Next, I will continue on the barrel and fashion a charging handle to help me work on the feeding issue.






-Ken
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  Zuzzy

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Posted: June 05 2015 at 9:00am | IP Logged Quote Zuzzy

There is a difference in round orientation when using only 1 round and full magazine, of course with full it points more downward so if its low feed problems are here.
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  blurrededge

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Posted: June 05 2015 at 2:08pm | IP Logged Quote blurrededge

how low do you think it is? Is there room on the mag catch to add weld and extend the height? You could file / grind / sand the bottom of the mag well to get them to fit deeper, or notch it for the humps (notching would probably break the lines you have going on though :/ and might go into the pressed rib )
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  vintagemx0

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Posted: June 05 2015 at 9:13pm | IP Logged Quote vintagemx0

Well, this problem is with one round in play, so like Zuzzy points out, it's probably worse with more rounds in the mag. The mag catch is pretty static. It would be a major endeavor to try to change the elevation of the feed lips by means of the mag catch on this design.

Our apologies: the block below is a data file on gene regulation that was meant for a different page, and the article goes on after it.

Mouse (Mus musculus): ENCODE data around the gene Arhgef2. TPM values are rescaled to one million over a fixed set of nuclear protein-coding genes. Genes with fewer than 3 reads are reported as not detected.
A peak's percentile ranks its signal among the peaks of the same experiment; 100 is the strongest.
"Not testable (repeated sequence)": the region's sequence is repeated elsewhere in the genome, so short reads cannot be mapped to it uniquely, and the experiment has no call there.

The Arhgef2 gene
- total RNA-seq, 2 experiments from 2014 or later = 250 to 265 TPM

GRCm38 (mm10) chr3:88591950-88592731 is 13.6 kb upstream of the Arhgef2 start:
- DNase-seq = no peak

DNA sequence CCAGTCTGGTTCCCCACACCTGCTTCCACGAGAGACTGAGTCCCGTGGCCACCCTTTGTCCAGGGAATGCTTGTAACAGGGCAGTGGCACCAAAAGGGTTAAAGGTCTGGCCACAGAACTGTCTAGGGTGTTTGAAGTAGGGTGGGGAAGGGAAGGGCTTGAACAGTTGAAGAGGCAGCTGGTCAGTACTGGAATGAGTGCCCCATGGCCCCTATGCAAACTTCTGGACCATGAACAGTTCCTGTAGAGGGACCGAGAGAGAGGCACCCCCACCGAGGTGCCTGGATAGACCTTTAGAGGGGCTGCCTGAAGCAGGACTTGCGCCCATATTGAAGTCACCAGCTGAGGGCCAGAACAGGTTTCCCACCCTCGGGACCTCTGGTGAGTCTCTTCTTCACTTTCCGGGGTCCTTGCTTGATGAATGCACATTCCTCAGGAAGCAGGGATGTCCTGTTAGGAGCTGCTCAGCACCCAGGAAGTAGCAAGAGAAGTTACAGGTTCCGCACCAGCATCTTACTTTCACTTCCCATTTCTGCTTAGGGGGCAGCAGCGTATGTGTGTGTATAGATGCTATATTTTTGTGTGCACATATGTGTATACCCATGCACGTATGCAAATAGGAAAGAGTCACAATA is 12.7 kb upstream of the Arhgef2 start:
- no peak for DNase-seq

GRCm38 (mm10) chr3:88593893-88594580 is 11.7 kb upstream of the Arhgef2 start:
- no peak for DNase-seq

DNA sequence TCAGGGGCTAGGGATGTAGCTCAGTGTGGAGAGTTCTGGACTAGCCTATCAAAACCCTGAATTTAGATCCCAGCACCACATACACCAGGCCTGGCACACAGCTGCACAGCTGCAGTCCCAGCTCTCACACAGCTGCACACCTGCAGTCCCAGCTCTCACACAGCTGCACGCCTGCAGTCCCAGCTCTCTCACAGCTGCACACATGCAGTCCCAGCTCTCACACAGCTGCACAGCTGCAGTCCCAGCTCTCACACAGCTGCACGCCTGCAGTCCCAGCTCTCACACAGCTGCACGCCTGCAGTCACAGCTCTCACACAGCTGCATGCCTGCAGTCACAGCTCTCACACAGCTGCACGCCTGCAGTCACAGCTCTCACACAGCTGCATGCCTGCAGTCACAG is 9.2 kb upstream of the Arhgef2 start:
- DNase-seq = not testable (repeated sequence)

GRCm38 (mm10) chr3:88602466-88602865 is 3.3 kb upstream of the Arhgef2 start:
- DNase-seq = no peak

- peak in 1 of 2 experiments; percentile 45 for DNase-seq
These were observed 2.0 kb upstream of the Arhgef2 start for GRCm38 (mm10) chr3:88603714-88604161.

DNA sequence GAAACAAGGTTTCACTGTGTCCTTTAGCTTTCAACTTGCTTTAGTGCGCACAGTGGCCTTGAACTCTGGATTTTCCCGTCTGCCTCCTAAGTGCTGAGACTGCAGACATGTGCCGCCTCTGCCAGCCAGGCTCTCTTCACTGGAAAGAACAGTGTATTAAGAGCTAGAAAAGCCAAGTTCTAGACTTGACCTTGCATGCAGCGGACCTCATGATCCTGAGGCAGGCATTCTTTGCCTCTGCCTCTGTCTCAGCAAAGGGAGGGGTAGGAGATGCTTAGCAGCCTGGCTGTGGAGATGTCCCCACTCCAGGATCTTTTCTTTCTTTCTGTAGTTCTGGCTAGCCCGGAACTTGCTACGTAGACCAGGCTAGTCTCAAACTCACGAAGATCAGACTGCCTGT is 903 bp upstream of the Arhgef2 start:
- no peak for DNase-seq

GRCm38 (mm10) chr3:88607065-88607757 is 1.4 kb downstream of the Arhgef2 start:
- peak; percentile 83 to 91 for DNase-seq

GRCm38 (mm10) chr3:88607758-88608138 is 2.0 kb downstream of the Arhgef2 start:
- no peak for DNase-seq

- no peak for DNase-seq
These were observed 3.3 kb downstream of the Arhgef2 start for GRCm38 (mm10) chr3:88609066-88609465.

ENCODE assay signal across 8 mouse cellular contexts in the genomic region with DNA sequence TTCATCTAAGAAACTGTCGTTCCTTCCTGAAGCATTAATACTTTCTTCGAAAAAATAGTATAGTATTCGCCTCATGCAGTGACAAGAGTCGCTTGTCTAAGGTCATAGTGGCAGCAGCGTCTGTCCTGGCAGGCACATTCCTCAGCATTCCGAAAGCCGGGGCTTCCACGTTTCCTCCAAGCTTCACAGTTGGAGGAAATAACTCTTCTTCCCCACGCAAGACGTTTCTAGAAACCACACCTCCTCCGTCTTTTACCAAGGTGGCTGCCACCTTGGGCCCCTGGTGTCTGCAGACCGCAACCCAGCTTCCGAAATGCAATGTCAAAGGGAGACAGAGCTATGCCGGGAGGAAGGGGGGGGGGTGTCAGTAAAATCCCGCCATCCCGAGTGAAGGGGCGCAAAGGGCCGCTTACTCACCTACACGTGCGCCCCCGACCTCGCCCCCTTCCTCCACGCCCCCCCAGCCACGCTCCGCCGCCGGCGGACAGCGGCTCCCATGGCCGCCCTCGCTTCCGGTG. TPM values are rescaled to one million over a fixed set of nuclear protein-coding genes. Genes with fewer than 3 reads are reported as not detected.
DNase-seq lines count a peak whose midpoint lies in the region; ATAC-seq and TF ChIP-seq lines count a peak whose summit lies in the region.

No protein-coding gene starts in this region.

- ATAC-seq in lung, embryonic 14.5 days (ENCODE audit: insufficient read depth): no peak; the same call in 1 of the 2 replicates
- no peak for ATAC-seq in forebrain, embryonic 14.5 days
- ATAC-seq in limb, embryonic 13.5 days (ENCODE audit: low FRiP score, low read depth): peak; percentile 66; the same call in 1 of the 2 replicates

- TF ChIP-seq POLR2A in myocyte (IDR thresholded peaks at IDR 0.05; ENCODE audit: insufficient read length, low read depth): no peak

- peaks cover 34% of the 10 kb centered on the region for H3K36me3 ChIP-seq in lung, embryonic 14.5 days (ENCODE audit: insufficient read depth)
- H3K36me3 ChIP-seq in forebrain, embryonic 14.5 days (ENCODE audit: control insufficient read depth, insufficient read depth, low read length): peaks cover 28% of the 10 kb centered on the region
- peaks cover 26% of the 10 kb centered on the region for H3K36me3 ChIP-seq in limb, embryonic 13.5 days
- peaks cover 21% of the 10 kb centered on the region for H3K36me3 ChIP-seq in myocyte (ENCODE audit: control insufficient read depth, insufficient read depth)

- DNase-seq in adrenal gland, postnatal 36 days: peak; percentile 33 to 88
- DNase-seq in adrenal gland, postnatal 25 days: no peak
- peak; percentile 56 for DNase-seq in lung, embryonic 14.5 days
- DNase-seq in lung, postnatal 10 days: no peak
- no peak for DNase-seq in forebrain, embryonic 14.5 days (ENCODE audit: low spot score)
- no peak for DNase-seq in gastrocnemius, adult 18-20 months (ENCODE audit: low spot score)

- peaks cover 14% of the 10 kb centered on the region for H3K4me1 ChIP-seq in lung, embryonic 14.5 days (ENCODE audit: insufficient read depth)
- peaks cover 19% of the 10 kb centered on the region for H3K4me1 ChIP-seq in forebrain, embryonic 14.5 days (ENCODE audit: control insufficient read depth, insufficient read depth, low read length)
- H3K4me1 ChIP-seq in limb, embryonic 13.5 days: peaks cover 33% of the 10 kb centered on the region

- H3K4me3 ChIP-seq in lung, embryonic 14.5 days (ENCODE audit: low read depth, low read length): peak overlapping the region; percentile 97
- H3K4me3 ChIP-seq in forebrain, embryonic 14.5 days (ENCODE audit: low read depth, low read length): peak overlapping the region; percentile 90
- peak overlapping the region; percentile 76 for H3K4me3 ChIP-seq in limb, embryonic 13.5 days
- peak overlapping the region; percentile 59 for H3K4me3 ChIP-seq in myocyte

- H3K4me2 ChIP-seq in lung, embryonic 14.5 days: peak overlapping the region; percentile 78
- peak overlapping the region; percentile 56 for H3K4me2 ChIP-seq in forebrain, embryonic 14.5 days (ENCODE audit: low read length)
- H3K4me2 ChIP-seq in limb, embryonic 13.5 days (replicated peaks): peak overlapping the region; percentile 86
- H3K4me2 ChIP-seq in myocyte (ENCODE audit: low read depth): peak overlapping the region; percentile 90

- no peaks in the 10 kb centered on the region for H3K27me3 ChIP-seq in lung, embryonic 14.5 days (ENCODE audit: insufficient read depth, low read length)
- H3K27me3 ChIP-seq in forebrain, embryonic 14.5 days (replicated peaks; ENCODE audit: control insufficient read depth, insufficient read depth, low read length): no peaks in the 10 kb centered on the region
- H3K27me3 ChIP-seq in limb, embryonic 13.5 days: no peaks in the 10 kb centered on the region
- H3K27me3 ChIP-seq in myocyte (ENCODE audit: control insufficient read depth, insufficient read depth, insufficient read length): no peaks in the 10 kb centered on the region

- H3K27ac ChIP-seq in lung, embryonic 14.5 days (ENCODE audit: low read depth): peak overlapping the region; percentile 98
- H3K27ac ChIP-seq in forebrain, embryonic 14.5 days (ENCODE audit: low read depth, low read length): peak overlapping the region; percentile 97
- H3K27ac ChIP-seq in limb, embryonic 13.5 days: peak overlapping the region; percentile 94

Here are some photos. I think there might be some opportunity to work on the the feed ramp - either deepening what I have or adding some more ramp in front of the barrel breech, but I do not have any experience with this finer detail. Any advice or ideas would be most welcome.







I don't know how much I'll physically work on this this weekend as it is going to get pretty hot here in Portlandia this weekend.

-Ken
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  backbencher

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Posted: June 05 2015 at 9:44pm | IP Logged Quote backbencher

Some semi-autos don't use a ramp @ all, but it would look like there's plenty of room to throw a ramp in there.
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  blurrededge

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Posted: June 06 2015 at 12:55am | IP Logged Quote blurrededge

As much of a pain in the ass it might be, you could drill / grind the welds and pull the trunnion. This would allow you to move it closer to the magazine, so that the rounds are entering the chamber just as they leave the feed lips of the mag; and / or weld a small wedge in between for a feed ramp. As long as the bolt feed lips clear the ramp, you can make it as high as you need to angle the rounds correctly.

I'm assuming you tried this with multiple magazines?
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  vintagemx0

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Posted: June 06 2015 at 9:49am | IP Logged Quote vintagemx0

Yes, three magazines all about the same. Some rounds will feed, others won't - about 50/50. I was thinking about inserting some material between the magazine and trunnion as you pointed out. I guess first I should fashion a proper charging handle. Right now I have a shallow 1/4 inch hole and am clumsily using a chuck key which is frustrating and annoying to hold everything while I'm trying to study this problem.
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Posted: June 06 2015 at 10:27am | IP Logged Quote vintagemx0